What Florida teaches us about Jewish support for Donald Trump

A Trump-Pence sign in Pasco County, Fla. Credit: Daniel Oines via Wikimedia Commons.
A Trump-Pence sign in Pasco County, Fla. Credit: Daniel Oines via Wikimedia Commons.

By Lori Lowenthal Marcus/

You couldn’t trust the pundits and spinmeisters before the election, and you still can’t trust them after the votes came in.

The chattering class, especially the segment focused on the Jewish audience, predicted a resounding rejection of Donald Trump by American voters. They were wrong. Now that the votes have been counted, many of the same prognosticators are claiming Clinton trumped the Donald when it came to Jewish voters. Wrong again.

How can that be? Hillary Clinton received approximately 70 percent of the Jewish vote, but that is among the lowest percentages of the Jewish vote that a Democrat has received in decades. The only other time in recent history that a Democratic presidential nominee received fewer Jewish votes was in 2012, following Barack Obama’s first term.

Many pro-Israel American Jews were dismayed by Obama’s conscious distancing of Washington from Jerusalem, as well as the public disrespect directed towards Israeli Prime Minister Benjamin Netanyahu during Obama’s first term. That disappointment translated into a deep dip in the Jewish vote for Obama’s second run, as his 78-percent share of Jewish votes in 2008 plunged to 69 percent in 2012. In addition, Romney’s warm personal relationship with Netanyahu guaranteed the former Massachusetts governor’s pro-Israel credentials. Those two factors translated into a relatively strong 30-percent turnout of Jewish votes for the Republican nominee that year.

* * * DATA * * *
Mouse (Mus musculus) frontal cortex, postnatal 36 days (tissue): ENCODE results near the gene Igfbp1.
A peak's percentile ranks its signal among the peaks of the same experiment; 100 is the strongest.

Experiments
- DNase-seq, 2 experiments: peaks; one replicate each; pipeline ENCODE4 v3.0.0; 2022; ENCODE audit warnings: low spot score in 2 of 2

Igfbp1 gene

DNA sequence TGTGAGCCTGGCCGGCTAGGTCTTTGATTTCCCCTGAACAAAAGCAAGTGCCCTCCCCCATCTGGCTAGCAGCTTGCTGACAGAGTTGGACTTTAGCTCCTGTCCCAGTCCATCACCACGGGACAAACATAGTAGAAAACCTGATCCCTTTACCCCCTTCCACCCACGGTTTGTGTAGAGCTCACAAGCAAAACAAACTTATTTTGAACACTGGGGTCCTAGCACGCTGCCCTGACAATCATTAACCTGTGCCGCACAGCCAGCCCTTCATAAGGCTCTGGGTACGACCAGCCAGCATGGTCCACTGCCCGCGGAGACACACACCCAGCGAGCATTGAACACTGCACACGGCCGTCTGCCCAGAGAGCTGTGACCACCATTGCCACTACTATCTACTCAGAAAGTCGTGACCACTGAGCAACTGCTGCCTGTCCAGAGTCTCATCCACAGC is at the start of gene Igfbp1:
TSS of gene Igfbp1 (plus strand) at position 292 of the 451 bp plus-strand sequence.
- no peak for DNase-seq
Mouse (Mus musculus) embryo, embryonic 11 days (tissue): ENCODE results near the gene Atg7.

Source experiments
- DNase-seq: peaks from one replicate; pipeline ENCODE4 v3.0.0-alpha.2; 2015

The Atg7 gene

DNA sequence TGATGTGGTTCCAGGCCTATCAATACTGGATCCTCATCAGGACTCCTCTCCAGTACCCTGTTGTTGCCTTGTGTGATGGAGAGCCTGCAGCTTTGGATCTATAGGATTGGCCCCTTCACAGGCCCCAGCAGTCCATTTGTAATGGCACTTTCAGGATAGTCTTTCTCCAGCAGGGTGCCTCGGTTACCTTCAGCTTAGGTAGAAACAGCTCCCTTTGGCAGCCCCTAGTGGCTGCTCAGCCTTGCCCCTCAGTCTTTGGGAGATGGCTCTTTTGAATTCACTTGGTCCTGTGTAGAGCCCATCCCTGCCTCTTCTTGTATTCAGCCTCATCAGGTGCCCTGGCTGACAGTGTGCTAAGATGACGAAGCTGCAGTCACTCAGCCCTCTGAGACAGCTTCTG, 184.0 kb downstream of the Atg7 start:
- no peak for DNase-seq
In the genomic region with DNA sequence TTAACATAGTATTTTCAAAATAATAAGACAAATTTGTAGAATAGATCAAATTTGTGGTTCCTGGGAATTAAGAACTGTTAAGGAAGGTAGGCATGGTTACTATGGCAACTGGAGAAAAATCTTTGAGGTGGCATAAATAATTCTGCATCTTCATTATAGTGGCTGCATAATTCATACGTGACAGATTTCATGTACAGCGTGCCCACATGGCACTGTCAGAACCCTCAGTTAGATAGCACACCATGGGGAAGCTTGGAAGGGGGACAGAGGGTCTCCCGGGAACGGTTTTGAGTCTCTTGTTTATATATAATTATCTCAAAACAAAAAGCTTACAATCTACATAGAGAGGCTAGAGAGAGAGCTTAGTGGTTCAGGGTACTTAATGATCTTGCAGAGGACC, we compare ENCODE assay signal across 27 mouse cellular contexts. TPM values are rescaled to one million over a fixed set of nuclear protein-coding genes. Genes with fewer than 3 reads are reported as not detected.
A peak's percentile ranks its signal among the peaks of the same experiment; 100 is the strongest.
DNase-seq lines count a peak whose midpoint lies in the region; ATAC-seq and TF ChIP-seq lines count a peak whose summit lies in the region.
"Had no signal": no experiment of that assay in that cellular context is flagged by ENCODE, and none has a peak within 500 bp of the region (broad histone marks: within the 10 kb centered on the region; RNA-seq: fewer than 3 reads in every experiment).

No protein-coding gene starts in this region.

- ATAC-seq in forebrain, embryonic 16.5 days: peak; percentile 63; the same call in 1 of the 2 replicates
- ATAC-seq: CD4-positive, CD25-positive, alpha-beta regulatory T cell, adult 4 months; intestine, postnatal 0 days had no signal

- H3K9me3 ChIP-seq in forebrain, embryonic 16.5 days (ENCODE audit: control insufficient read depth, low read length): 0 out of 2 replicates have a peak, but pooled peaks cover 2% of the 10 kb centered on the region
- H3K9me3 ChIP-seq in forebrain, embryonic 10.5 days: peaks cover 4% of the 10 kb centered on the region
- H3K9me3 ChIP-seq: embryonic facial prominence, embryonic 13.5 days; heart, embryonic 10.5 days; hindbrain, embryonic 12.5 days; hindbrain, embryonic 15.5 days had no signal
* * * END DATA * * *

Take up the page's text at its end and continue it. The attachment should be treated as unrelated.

Given the wild card of Obama’s tumultuous relationship with Israel, a more accurate understanding of the Jewish vote in 2016 is yielded by discounting the 2012 election. The new calculus reveals a potentially strong Jewish vote for Trump—and Florida, a hotly contested state that Clinton was favored to win but ultimately lost, supports this analysis.

Experienced political strategist Dan Rodriguez, founder and CEO of the MGR Group, spent the run-up to Election Day and the big day itself in Florida. In the aftermath of the election, he has been traveling to boards of elections in heavily Jewish voting districts. He explained that from raw data, Jewish votes are difficult to distinguish because they get lumped in with white votes. Yet Clinton “received only 32 percent of the white votes (into which Jewish votes are lumped) in Miami-Dade [County], whereas Obama took 37 percent,” Rodriguez told me. In addition, he said, “voters 45 or older, a significant portion of whom are Jewish, went strongly for Trump, 56 percent to Clinton’s 42 percent.”

Marilyn Parmet, a Jewish Republican in her late 50s who lives in West Palm Beach, Florida, knew something the pollsters and pundits didn’t know. She was out on the streets in her community waving a “Jews Choose Trump” sign at rallies and next to busy intersections.

“At one mid-October rally at The Fairground in West Palm Beach, at least a hundred people came up to me and asked to take pictures with the sign. I knew then that there were so many Jews who weren’t saying it out loud, but who were going to vote for Trump,” she said.

Parmet’s comments hint at the possibility that the perceived national trend of a “hidden” vote for Trump, a trend that stumped many pollsters, may extend to Jewish voters in Florida. She believes that when the final votes are tallied, they will reveal that more than 30 percent of Florida Jews cast their ballots for Trump.

J Street’s spin